The biggest feature to ship was support for finding and parsing dependency information from source code repositories hosted on GitLab and Bitbucket.
Previously Libraries.io could only pull in information about GitHub repositories and it’s taken a few months to untangle the hard coded GitHub logic throughout the application.
We’re slowly spidering both services and so far have around around 300,000 repositories on GitLab and Bitbucket, this helps give a much better picture of the whole open source ecosystem rather than just the one on GitHub.
During the great repository refactoring, we also made switched the approach to parsing dependency information we were taking.
Previously we had a separate node.js web service call Librarian, which the background workers interacted with over http, but now we’ve switched to using the ruby library Bibliothecary for parsing dependencies, which runs directly in the background workers.
With this we reduced the amount of different web services we needed to run, simplified a whole lot of code and everything is in one language, this also means that Libraries.io is now sharing it’s parser with Dependency CI, so an improvement to the library benefits both services.
We’ve started to codify the infrastructure and server configuration that Libraries.io with Ansible, it’s all being done in the open on the new infrastructure repository: https://github.com/librariesio/infrastructure
I also rolled out a new small service to replace our usage of the npm rss feed, which was pretty terrible, instead npm-update-stream directly follows the changes feed and produces a list of recently updated project names for watcher to consume every 60 seconds.
Ben has been working to improve Libraries.io’s documentation throughout February. He re-wrote much of the old, developer-centred documentation to make Libraries.io a more welcoming project for designers, copywriters, and users alike. You can check it out at docs.libraries.io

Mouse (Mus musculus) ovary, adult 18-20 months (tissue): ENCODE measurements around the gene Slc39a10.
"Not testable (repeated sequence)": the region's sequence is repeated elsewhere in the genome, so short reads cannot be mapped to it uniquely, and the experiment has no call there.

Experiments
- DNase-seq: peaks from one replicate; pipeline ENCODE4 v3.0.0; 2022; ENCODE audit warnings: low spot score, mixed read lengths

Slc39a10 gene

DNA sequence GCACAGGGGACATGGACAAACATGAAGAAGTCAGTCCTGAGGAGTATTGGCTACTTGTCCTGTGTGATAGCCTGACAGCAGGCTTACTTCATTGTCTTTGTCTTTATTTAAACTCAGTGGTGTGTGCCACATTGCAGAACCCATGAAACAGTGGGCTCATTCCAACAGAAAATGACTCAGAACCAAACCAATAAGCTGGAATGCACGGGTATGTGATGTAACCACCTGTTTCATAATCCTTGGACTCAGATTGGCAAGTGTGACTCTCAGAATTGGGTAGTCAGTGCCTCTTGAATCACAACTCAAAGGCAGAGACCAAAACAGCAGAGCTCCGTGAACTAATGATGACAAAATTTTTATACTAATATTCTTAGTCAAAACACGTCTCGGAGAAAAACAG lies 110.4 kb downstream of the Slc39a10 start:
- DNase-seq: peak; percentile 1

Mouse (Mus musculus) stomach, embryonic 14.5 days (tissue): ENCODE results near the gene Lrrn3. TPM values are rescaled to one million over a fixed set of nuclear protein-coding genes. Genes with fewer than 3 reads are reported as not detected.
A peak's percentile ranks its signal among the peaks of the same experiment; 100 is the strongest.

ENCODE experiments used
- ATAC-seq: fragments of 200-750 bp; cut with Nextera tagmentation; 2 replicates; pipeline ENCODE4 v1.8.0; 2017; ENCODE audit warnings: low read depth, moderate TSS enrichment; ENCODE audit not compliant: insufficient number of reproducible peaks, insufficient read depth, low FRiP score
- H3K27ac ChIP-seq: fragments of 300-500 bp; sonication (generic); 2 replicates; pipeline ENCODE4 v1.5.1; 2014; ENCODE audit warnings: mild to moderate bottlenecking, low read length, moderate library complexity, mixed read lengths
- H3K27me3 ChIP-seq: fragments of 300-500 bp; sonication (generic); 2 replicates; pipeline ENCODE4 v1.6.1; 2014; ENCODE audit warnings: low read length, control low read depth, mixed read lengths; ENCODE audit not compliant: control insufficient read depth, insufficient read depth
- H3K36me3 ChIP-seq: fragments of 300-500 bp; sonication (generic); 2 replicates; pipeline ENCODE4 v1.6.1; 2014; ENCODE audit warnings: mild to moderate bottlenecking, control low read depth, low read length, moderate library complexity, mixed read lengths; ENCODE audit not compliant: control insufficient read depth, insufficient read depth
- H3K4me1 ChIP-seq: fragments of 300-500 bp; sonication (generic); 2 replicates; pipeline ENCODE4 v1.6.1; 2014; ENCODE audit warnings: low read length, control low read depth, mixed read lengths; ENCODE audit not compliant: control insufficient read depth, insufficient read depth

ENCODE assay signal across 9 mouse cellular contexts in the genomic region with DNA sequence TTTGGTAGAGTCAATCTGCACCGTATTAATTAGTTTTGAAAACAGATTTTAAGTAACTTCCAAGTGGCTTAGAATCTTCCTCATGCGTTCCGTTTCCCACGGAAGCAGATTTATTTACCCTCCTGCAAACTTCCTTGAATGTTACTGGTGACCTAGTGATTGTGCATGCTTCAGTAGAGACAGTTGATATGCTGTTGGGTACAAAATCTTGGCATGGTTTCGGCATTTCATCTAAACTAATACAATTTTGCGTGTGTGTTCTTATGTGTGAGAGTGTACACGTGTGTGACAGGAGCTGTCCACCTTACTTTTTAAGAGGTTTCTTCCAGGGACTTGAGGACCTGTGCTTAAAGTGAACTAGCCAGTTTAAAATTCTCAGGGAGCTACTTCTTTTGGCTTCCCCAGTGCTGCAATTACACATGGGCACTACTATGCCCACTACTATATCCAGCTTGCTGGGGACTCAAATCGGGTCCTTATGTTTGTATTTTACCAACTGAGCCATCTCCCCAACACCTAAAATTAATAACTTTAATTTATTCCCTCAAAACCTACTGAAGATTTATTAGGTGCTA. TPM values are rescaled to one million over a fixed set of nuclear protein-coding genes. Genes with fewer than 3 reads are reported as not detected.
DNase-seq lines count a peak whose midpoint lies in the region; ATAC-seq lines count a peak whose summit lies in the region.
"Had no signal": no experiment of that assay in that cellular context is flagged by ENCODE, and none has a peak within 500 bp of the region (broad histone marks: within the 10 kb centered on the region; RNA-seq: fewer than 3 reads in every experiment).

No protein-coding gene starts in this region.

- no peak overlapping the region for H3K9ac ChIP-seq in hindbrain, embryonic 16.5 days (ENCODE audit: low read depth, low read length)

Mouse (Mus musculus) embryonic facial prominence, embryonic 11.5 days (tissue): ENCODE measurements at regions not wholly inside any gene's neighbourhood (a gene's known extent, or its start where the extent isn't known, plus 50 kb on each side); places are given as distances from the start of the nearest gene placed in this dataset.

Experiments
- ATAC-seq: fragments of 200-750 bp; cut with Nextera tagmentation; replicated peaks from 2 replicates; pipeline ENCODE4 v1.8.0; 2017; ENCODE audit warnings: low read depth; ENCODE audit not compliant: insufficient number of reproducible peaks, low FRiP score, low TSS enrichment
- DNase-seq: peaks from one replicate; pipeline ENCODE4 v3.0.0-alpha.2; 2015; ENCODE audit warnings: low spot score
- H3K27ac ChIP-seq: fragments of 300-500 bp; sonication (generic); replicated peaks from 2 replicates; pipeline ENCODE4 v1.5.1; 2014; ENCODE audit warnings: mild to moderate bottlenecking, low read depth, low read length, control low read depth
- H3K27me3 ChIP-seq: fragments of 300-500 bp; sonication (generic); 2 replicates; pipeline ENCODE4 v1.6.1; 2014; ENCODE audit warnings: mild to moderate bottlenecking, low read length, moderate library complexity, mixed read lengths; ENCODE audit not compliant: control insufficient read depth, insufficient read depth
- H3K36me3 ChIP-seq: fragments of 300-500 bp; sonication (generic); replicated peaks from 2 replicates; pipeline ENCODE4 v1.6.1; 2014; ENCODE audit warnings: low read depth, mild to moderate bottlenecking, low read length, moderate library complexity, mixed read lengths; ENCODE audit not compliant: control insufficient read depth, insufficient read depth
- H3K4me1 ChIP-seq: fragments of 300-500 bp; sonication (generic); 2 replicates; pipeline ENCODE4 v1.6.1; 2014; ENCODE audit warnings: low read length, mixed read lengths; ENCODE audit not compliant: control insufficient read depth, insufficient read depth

A big part of this has involved re-writing our contributor’s handbook and the templates we use for issues and pull requests, which we’ve rolled out to all the repositories in the Libraries.io organisation.
In line with our improvements to documentation we’ve also improved our ticketing. Inquisitive, would-be contributors can now find issues to pick up by size, skill or type and can easily find issue to help others with. We even have a label for first-time contributors, explanations of each label can be found on the documentation repo.
And finally, in return for financial support we made a number of commitments to the Alfred P. Sloan Foundation and, as of January, the Ford Foundation. You can now see those applications and our commitments to these institutions in our new supporters repo.
The blog post went down well and has helped kicked off a number of conversations around how we can use Libraries.io data to pinpoint important projects that might need more support.
42,594 new libraries and 265,766 new versions found, bringing the total to 2,154,734 libraries indexed.
701 commits, 33 pull requests and 220 issues opened across all Libraries.io repositories on GitHub: https://github.com/librariesio
Libraries.io has also discovered over 20 million open source repositories from GitHub, GitLab and Bitbucket.
This month we had a quite a few new contributors whom we would like to thank:
After that I’ll be focusing on beefing up the postgres and elasticsearch infrastructure and refactoring the organisation/user mapping to be less GitHub specific and bring in support for GitLab and Bitbucket Users and Teams.
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